The future for biological surveys: BSBI members are invited to attend a forthcoming Linnean Society Symposium titled ‘What is the Future for Biological Surveys? Are specialists for key taxa at risk of becoming extinct?' One of the speakers will be Chris Metherell, BSBI's incoming President. The Symposium takes place on 7th September, 11am – 4.30pm, in the Linnean Society’s Meeting Room in Burlington House, Piccadilly, London. More here.

How will climate change affect our wild flowers? BSBI's Head of Science Dr Kevin Walker is a co-author on a newly published paper in the journal Biological Conservation which assesses the impact of climate change on the distribution of over 3,000 British plants and animals across 17 taxonomic groups. Click here to download the paper in full.

Gunnera tinctoria: an ornanmental
species naturalised on Benbecula
Image: F. Donald 
Vegetation monitoring: Click here to download 'Long-term vegetation monitoring in Great Britain - the Countryside Survey 1978-2007 and beyond'.

Garden plants and invasive species: In 2015, BSBI members contributed to a survey aimed at trying to identify garden plants likely to become invasive in future. The authors have now published a paper based on the data collected. You can read 'Integrating invasive species policies across ornamental horticulture supply chains to prevent plant invasions' in full by clicking here.

Are Beech trees native to Scotland? According to researchers at the University of Sterling - yes they are! More here or go straight to the abstract. The full paper appears in the latest issue of Journal of Biogeography.

If you hear of any forthcoming conferences or symposia, or spot any new papers which may interest fellow botanists, please let me know so we can share them on the News page.

Monday, 24 July 2017

Ely Wildspace survey

Branched Bur-reed
Image: M. Frisch
Last time we heard from Cambridge botanist Monica Frisch, she was at the Cambridge Conversazione reporting on the various botanical exhibits, but a few days later she was back out in the field again. Here's her latest report:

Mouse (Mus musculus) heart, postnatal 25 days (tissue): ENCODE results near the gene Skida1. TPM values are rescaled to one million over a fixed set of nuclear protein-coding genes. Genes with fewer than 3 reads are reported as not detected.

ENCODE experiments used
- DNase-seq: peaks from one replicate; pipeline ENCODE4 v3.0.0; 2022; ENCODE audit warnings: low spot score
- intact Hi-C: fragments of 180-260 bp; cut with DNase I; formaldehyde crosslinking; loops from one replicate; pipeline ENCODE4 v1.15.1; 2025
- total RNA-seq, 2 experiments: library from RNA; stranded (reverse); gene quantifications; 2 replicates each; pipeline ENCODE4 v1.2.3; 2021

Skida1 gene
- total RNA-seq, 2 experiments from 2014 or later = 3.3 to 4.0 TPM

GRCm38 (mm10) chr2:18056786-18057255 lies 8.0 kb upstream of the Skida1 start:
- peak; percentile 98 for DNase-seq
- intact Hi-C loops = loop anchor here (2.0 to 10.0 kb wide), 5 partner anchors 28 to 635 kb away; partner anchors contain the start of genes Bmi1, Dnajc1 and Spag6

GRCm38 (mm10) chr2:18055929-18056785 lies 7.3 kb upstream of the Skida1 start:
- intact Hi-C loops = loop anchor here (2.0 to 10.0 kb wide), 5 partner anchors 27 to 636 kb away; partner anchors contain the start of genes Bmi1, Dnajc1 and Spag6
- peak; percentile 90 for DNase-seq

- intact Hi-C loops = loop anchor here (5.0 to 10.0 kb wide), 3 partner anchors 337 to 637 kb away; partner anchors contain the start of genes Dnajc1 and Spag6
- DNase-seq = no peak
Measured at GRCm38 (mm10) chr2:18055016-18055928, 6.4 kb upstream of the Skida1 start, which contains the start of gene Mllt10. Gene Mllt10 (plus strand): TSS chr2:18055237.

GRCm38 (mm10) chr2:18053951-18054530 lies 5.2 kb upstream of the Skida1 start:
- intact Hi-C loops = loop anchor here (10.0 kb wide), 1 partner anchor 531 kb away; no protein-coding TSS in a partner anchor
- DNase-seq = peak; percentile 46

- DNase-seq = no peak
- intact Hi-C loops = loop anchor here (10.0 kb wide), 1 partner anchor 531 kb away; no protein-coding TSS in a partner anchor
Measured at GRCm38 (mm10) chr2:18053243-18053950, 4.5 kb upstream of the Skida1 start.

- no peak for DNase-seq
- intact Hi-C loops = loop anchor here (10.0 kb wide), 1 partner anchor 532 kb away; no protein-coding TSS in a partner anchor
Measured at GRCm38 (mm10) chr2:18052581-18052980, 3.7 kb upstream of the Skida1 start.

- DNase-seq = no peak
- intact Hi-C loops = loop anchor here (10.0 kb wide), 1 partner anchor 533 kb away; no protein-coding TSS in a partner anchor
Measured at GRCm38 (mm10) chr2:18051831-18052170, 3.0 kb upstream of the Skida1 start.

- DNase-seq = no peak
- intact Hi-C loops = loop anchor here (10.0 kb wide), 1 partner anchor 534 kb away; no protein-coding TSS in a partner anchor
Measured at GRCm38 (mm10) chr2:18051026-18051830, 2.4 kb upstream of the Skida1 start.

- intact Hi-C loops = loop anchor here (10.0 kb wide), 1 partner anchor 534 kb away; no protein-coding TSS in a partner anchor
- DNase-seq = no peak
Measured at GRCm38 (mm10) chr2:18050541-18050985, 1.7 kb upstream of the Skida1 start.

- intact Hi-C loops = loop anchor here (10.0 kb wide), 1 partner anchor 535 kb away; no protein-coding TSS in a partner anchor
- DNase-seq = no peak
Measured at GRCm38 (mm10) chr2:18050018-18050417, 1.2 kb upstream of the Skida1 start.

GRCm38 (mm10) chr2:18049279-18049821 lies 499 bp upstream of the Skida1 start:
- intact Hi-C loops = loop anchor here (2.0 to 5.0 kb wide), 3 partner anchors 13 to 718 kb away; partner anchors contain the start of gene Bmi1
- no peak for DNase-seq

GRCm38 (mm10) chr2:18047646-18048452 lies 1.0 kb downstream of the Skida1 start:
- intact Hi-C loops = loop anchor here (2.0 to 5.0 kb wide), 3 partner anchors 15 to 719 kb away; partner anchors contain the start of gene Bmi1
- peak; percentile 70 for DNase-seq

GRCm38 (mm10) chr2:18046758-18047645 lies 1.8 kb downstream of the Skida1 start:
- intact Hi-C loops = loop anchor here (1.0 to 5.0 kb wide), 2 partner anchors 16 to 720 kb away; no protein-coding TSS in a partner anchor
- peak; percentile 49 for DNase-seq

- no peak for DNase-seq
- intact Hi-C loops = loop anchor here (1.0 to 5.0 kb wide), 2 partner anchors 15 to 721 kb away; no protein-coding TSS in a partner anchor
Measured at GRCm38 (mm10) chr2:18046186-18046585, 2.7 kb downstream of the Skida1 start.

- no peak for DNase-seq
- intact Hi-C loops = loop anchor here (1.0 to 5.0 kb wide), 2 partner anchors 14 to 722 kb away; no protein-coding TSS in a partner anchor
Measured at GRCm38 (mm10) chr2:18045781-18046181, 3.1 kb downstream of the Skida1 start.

"On Saturday 15th July 2017 the Cambridge Flora Group surveyed Ely Wildspace. This included Ely Common, Roswell Pits and various meadows alongside the River Ouse, all now part of the Ely Pits and Meadows SSSI. This area, about 85 hectares (though we did not explore all of them), includes parts designated for their geological importance and for their breeding birds. But there was plenty of interest to occupy eleven botanists, including some of Cambridgeshire’s most experienced:  Alan Leslie and Jonathan Shanklin, the County Recorders, Chris Preston, Mark Hill and Owen Mountford who is working on a Fenland Flora.

"Guided by local expert Tim Inskipp, we started looking at the eastern part of Ely Common, which was the more diverse part when surveyed by Tanner & Vejakob (Nature in Cambridgeshire, 2014). It is mainly rough grassland but improved as a result of the addition of hay from nearby Chettisham Meadow. One benefit was the appearance, earlier this year, of Green-winged Orchid. That was over but we did see one of the patches of Adder’s-tongue Fern Ophioglossum vulgatum. There was lots of Hoary Ragwort Senecio erucifolius growing tall and lush.

Image: M. Frisch